Reviews written by Marta Freundlich
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We all experience distressful situations in our lives. Usually we want to avoid them or wish they had never happened: rarely do we believe they are a pathway to greater peace and happiness for ourselves and for others. In The Power of Compassion, Pamela Bloom, a practicing Buddhist and Minister shows us that through the transformational power of compassionate acts, every experience can become a vehicle for greater understanding and healing.
Bloom's beautifully compiled and written book, is full of wisdom and profound insights and yet, like all good books, is easy to read. It consists of forty inspirational stories of kindness and love told by the famous and the not so famous. They range from simple acts of compassion to ones dealing with torture and even life and death situations. The more challenging situations are just as compelling to read, as there is nothing gratuitous in the graphic details. They merely serve to further illustrate that by opening our hearts and letting love govern our actions, we are able to heal even the greatest horrors in this world.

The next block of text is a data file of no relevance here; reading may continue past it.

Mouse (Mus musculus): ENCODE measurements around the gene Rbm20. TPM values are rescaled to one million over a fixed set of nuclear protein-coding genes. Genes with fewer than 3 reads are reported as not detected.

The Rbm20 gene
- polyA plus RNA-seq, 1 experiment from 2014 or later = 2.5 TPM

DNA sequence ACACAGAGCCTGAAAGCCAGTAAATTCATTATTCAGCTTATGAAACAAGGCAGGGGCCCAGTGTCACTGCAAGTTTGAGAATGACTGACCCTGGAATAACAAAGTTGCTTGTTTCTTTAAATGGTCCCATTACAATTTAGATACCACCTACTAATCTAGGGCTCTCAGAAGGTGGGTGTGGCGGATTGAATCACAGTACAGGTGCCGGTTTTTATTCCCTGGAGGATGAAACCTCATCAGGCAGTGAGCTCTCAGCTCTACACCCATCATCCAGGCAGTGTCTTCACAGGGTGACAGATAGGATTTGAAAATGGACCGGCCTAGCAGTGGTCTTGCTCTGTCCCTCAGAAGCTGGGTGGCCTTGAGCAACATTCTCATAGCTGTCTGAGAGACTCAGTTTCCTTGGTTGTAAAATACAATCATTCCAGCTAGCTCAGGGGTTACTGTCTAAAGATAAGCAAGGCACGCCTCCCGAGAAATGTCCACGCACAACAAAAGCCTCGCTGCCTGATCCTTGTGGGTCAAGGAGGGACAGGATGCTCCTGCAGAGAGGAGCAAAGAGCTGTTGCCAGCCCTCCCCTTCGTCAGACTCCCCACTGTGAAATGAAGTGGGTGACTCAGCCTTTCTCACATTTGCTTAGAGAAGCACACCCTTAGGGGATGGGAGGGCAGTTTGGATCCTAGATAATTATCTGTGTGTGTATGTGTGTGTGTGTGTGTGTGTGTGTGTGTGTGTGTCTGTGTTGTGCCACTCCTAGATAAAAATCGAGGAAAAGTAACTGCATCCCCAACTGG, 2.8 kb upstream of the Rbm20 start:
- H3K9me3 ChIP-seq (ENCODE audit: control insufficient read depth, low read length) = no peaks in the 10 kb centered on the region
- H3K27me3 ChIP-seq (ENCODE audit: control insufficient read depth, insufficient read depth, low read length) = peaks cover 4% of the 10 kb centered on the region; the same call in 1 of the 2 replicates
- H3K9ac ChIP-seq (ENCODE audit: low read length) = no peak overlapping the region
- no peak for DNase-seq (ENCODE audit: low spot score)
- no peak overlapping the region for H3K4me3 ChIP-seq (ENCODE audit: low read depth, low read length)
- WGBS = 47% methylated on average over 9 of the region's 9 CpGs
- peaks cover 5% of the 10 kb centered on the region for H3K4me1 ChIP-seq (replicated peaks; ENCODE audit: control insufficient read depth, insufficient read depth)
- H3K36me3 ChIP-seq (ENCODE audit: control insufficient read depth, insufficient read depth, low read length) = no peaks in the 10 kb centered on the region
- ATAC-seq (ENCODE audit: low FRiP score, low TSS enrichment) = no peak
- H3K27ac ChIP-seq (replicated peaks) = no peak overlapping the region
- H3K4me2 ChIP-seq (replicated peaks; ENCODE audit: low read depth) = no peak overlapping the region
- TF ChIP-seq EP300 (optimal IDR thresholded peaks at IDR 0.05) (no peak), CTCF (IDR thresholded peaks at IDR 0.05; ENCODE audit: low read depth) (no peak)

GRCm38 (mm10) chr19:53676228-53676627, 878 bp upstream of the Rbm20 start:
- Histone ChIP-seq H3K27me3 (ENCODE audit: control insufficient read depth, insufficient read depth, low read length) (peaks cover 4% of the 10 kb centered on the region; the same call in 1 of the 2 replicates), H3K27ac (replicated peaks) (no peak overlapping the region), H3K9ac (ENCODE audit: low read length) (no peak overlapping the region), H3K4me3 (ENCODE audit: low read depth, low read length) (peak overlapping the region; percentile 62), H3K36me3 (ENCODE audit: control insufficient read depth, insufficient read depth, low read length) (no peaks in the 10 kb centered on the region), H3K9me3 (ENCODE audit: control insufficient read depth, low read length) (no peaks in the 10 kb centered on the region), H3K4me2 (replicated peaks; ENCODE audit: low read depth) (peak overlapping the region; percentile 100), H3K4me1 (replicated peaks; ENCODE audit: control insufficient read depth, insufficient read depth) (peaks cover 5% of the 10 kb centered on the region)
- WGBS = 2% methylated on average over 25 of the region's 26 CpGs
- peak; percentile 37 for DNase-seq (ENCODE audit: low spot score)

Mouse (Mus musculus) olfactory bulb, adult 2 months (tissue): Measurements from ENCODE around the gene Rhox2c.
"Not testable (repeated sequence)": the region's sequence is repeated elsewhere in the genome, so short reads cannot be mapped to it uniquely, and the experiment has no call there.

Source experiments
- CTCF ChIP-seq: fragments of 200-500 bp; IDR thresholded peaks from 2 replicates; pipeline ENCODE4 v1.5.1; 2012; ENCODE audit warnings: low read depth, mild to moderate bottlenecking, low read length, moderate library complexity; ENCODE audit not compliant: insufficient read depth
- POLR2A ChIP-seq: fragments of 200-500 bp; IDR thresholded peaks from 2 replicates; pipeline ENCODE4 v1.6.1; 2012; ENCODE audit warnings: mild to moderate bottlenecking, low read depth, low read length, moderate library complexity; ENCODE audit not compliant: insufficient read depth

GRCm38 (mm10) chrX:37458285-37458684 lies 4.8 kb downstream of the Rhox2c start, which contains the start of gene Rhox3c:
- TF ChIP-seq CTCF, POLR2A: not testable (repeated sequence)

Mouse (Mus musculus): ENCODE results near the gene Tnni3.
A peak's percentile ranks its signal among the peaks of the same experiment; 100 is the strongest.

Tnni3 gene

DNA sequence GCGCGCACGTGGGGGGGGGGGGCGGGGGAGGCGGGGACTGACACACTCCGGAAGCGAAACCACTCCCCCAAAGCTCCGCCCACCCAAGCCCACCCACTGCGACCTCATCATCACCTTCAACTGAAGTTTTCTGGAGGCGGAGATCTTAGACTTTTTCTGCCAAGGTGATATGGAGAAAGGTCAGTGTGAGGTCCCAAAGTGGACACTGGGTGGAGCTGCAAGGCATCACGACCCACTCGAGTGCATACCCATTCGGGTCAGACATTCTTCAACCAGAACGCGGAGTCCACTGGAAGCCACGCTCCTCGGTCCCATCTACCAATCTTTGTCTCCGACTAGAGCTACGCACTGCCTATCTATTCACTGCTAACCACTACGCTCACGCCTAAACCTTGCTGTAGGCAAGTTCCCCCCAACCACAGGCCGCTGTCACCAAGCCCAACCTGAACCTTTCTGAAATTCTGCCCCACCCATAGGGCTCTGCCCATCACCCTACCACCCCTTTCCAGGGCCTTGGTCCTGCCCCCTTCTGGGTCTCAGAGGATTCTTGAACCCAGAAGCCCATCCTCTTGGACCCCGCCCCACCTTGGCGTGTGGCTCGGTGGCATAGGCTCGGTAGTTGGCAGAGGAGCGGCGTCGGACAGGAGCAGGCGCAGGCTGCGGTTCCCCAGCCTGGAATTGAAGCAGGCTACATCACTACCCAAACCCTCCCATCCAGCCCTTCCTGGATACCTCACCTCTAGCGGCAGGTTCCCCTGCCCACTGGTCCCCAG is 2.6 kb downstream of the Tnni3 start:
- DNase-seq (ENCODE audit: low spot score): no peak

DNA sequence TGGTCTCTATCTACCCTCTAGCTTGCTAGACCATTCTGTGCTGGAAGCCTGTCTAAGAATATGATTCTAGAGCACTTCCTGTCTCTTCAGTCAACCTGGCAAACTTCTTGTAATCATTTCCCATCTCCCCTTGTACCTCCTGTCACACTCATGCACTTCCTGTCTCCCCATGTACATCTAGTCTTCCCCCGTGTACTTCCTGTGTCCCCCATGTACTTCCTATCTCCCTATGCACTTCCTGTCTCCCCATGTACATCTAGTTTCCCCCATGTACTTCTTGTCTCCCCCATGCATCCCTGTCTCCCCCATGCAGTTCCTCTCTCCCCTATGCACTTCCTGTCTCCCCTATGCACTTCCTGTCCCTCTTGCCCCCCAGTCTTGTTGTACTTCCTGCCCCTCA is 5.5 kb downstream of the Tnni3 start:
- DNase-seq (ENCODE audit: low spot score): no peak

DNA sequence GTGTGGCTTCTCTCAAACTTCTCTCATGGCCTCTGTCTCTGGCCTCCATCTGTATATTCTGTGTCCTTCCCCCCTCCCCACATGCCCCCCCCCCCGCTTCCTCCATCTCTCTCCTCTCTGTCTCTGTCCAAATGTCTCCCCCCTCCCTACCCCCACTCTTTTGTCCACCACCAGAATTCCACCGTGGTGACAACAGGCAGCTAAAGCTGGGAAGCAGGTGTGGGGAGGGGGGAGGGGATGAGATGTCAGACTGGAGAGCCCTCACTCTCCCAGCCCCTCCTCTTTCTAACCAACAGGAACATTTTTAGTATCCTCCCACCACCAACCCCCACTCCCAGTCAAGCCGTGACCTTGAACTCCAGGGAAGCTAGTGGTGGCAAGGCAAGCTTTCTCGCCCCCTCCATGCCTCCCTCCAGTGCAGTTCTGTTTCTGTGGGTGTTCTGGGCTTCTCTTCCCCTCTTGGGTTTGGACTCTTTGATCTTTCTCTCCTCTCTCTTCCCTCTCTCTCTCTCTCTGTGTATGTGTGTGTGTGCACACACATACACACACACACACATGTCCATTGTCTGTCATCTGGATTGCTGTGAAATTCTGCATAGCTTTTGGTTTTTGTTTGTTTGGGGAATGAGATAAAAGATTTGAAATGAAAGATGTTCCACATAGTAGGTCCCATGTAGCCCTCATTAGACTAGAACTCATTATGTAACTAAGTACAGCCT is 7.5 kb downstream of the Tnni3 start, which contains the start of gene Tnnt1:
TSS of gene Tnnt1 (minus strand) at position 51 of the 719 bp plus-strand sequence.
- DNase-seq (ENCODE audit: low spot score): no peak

Bloom’s book is a gentle introduction to Buddhism for those unfamiliar with its teachings. It is not about doctrines but shows clearly how a deeply reflective understanding of the interconnectedness and the goodness of life, coupled with compassionate action, brings great healing and blessings to the giver too and can be a path to enlightenment. As the Dalai Lama says, "My religion is compassion."